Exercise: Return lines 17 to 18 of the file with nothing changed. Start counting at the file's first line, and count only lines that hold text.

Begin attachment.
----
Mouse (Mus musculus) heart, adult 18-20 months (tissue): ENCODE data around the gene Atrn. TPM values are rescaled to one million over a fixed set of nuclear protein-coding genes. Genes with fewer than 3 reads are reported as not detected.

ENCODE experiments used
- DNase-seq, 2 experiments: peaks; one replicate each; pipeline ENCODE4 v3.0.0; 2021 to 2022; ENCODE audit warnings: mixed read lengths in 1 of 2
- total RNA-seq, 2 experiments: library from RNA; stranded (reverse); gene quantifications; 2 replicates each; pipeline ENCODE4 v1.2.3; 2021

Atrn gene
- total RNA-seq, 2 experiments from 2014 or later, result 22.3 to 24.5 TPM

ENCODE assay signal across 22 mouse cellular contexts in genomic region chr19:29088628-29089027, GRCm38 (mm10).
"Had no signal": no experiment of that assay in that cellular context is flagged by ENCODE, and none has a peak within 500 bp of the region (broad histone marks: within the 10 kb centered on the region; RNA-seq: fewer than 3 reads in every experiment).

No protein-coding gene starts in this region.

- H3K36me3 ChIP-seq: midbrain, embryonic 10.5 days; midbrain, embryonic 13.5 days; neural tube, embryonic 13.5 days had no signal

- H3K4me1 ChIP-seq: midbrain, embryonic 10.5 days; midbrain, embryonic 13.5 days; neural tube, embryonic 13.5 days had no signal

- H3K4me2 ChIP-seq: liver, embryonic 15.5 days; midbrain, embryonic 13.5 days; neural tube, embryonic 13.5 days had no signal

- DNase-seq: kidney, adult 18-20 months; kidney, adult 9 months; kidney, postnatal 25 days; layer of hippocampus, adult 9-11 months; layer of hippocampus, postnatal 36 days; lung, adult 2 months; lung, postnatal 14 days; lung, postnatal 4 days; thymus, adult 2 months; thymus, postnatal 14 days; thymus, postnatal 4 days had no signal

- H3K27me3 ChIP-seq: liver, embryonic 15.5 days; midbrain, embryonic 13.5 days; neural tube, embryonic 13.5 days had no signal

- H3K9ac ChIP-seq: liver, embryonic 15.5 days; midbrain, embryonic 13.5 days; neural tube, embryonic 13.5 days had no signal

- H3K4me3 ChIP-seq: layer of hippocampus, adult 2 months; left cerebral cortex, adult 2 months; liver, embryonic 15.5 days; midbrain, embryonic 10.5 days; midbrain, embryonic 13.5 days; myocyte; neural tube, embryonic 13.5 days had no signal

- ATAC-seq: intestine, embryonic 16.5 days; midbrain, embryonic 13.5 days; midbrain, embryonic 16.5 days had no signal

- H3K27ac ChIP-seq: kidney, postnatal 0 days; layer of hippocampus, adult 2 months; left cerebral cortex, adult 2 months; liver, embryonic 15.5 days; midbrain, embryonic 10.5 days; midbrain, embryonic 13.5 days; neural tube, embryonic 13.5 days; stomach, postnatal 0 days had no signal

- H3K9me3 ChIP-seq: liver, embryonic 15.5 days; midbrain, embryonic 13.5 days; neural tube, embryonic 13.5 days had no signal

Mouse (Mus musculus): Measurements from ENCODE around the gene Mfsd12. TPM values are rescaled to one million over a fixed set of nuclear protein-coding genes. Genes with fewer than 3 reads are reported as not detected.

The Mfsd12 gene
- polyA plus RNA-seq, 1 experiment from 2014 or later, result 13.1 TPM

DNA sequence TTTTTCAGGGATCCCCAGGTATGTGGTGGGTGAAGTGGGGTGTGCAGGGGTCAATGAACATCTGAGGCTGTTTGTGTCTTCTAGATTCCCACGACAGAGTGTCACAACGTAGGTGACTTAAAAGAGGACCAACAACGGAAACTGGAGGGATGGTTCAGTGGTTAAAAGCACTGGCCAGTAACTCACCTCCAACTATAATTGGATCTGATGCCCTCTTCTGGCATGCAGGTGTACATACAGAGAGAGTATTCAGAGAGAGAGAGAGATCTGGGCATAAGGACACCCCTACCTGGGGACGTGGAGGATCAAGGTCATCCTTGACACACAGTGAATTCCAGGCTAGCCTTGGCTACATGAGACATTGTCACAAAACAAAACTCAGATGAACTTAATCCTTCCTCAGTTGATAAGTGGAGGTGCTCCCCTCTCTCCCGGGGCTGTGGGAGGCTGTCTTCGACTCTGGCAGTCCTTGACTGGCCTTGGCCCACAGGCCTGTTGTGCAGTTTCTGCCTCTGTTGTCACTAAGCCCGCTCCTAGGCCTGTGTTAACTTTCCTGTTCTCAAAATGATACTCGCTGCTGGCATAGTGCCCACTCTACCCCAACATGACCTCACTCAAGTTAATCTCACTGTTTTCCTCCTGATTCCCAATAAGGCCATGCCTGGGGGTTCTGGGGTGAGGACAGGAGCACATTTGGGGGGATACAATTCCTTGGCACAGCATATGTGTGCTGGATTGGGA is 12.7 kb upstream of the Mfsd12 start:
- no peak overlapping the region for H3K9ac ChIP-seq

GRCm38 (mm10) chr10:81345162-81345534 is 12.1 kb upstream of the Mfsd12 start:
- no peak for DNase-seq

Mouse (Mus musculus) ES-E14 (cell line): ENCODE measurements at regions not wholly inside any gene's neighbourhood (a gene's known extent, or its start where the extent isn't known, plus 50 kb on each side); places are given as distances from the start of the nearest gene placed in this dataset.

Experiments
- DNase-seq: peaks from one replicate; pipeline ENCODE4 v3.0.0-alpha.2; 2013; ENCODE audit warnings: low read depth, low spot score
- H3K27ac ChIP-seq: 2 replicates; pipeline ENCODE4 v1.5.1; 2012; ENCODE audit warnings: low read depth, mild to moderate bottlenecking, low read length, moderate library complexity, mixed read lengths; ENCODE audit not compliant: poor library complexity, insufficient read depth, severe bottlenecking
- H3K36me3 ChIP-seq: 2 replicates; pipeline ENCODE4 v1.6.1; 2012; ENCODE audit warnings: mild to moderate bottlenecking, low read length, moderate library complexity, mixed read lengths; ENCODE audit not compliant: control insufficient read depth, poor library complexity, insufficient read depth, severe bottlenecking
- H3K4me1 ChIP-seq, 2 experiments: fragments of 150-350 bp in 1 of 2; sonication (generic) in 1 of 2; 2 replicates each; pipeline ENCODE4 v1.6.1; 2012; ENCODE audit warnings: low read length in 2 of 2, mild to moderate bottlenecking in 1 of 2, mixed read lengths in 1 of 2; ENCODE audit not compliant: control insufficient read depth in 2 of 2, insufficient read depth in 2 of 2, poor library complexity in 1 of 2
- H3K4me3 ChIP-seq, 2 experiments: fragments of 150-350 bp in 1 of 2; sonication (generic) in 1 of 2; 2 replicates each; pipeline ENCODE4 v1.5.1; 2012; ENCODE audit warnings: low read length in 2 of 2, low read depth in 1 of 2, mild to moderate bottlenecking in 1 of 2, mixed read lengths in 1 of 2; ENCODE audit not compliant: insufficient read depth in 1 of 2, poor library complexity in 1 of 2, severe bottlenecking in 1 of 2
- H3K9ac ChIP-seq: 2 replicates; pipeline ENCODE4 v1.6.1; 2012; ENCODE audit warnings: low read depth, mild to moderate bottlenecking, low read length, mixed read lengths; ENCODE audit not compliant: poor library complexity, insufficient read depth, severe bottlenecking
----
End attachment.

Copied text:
- ATAC-seq: intestine, embryonic 16.5 days; midbrain, embryonic 13.5 days; midbrain, embryonic 16.5 days had no signal

- H3K27ac ChIP-seq: kidney, postnatal 0 days; layer of hippocampus, adult 2 months; left cerebral cortex, adult 2 months; liver, embryonic 15.5 days; midbrain, embryonic 10.5 days; midbrain, embryonic 13.5 days; neural tube, embryonic 13.5 days; stomach, postnatal 0 days had no signal